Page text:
To Die By Your Side

It’s all slipping through your hands

October 8th, 2011

Despite being a huge fan of Suede, I’ve never really bothered that much with Brett Anderson‘s solo stuff. Which means I’m not best placed to tell you how ‘Black Rainbows‘ fits into that part of his career. What I can tell you, is that it’s a damn fine record, if you can take it on it’s own merits. Despite being touted as a return to the indie rock sound that he’s best known for, I think that’s a tad misleading. Especially considering he’s spent the last year or so playing gigs with a reformed Suede. To me, that statement suggests this album is riding on the coattails of that momentum and you’d be forgiven for expecting a glammed up bunch of arse whipping songs to come careering out of the speaker. What you get instead are 10 bittersweet indie songs that slowly unfurl to reveal an artist no longer trying neither to match up to nor run away from his past.

On first listen however, I’ll admit the album kind of passed me by in a pretty unremarkable fashion, only lead single ‘Brittle Heart’ really standing out. It’s a song and melody as enticing as anything Suede produced in their early days. For anyone worried about the prospect of Suede recording new material, this song in itself should steady your nerves. What it lacks though is the musical force of that band. Indeed, throughout this album, the music seems to be in the shadow of Brett’s voice. Not wanting to eclipse him, it initially seems muted where it should be soaring and I think it’s that reason why the record seems to take a few listens to truly hit you.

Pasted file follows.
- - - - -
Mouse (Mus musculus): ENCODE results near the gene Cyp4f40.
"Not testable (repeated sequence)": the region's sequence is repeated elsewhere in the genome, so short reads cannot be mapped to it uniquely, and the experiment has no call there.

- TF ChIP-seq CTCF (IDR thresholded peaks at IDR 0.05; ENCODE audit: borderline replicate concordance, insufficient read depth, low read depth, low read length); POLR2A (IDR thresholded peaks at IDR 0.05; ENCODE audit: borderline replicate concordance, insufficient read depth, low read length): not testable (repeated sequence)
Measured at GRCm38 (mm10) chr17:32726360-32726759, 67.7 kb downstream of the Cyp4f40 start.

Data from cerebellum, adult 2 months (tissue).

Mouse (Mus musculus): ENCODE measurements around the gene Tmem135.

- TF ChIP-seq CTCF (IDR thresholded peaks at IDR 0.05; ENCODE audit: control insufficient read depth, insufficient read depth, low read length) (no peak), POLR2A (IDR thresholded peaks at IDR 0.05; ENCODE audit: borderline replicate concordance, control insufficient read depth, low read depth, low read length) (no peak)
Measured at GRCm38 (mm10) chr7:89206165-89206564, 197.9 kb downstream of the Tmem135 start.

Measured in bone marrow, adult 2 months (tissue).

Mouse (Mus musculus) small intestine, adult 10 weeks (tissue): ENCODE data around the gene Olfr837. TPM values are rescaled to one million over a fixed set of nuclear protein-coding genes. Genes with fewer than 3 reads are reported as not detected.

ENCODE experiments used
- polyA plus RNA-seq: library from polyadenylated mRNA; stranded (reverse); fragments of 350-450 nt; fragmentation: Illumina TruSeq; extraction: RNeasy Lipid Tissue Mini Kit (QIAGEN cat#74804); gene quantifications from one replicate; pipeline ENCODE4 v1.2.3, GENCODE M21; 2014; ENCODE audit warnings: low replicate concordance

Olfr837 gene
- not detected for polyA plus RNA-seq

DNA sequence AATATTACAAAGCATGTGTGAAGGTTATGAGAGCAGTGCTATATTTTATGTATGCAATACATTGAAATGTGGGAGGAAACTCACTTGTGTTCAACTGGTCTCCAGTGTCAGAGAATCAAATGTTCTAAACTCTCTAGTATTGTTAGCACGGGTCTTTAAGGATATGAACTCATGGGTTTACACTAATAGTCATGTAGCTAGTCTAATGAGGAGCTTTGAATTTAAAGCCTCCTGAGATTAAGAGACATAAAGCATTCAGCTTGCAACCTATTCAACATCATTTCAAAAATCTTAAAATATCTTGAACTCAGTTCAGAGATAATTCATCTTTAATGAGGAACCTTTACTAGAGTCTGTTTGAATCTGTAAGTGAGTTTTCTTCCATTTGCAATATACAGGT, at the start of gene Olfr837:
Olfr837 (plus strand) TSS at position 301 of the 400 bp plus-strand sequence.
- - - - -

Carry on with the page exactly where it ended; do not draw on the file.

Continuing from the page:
The thing is though, that when it does hit you, everything suddenly seems to click into place. Opener ‘Unsung’ is a gorgeous, melancholic ballad. ‘The Exiles’ teases you with wound up tension. That it never quite climaxes with the explosion you’re expecting shows Brett isn’t interested in merely meeting your expectations. With the brooding energy of ‘Actors’ ups the pace at just the right time, stopping the album from descending into a single paced slog while ‘Thin Men Dancing’ suggests there’s still a bit of the hip shaking swagger of old left in him.

Like I said at the start, I don’t know if his three previous solo records have been any good but with this one, Brett has created a record far better than anything I expected to hear from him. Sure, it’s not as good as the first 3 Suede albums but it’s better than the last 2 and while it may not propel him to the top of the charts, it shows that he still has an uncanny ability to write a heartbreaking melody.┬áDon’t just take my word for it. Have a listen to this two live session tracks from the man himself. The first is the opening track from this record, while the second is a cover of a track from the latest album by The Horrors.

Brett Anderson – unsung (live acoustic session version) : original version available on ‘Black Rainbows

Brett Anderson – oceans burning (The Horrors cover live acoustic session version) : original version by The Horrors available on ‘Skying

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